The European Union’s statistics office Eurostat revealed on Friday that Euro Zone producers’ prices fell month-on-month in October by 2.9%. This marks a 30.8% year-on-year rise; a significant decrease from the 41.9% annual increase in September. Such figures are serving as confirmation of analysts’ beliefs that inflation may have already reached its peak.
For the first time since May 2020, factory prices in the 19 countries sharing the euro have declined on a month-to-month basis, with economists polled by Reuters expecting a 2.0% monthly fall and a 31.5% year-on-year rise.
Energy prices were pinpointed as the main catalyst for this change in trend. A 6.9% decline in energy prices over the month pulled down the entire index. What’s more, this decrease has led to a year-on-year decline in price growth, falling from 108% in September to 65.8%.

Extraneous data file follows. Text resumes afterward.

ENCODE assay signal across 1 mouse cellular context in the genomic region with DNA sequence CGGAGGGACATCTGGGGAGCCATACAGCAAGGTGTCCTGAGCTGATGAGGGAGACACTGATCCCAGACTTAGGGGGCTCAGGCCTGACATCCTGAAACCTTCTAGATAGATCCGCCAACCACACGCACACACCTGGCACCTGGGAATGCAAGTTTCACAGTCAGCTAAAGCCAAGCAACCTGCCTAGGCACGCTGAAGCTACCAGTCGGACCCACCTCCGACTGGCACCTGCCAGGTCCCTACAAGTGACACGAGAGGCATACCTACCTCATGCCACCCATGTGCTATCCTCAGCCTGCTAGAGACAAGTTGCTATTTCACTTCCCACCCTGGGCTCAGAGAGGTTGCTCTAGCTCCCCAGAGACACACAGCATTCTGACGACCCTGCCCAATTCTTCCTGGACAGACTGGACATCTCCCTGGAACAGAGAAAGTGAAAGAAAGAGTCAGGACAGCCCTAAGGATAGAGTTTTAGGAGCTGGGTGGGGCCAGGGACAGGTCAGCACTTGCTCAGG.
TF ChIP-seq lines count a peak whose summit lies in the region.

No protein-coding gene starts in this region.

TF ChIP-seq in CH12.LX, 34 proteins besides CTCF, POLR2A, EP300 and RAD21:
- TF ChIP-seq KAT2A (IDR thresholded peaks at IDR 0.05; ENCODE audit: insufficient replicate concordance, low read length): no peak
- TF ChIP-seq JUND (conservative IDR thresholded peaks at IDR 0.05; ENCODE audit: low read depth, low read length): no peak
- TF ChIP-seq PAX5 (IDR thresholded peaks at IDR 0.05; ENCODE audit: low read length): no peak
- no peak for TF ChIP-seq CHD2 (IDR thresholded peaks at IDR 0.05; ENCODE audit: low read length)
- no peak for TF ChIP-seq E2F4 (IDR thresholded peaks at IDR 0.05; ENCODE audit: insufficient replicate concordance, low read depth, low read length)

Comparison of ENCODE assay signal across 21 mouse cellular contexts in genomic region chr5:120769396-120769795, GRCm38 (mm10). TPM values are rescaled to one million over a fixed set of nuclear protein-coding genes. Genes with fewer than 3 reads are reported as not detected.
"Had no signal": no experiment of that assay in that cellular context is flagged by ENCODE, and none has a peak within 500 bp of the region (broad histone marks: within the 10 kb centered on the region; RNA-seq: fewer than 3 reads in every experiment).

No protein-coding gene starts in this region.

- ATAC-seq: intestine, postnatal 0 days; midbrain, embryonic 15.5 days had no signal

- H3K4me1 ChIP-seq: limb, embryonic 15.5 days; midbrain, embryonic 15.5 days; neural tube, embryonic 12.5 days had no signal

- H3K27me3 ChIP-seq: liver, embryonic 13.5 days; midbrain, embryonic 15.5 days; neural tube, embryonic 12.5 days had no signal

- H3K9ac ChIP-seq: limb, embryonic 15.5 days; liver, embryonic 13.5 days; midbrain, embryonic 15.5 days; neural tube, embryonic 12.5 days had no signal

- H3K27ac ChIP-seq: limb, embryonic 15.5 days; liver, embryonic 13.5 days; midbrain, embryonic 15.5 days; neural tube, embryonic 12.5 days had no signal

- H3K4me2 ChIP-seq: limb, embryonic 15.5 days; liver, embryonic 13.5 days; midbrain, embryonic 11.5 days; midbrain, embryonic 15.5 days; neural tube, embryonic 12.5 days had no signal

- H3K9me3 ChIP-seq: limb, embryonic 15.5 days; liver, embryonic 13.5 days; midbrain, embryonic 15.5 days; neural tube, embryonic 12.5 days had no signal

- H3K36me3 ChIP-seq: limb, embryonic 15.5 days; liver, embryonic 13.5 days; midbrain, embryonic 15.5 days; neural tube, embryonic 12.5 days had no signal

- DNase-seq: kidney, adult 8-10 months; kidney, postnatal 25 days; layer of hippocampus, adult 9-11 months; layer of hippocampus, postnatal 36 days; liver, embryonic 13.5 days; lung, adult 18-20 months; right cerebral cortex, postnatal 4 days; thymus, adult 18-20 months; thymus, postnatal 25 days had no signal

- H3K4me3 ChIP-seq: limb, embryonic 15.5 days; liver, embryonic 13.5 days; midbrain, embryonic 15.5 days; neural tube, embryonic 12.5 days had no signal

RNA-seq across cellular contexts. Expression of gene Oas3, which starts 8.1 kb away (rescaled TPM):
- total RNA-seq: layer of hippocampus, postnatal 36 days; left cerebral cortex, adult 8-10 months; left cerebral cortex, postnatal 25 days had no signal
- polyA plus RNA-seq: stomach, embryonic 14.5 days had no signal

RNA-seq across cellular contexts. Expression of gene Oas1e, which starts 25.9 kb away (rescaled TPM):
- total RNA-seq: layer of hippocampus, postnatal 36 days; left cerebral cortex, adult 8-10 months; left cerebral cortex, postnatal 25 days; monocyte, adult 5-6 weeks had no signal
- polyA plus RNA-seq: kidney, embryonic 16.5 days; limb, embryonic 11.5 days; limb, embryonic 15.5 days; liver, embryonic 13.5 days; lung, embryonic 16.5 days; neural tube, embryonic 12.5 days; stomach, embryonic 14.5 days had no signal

For many economists, the inflation slowdown in October is a hopeful sign of inflation cooling down in the coming months and justification for a cooldown in European Union interest rate hikes. The European Central Bank is currently aiming to keep producer prices at 2.0% in the medium term.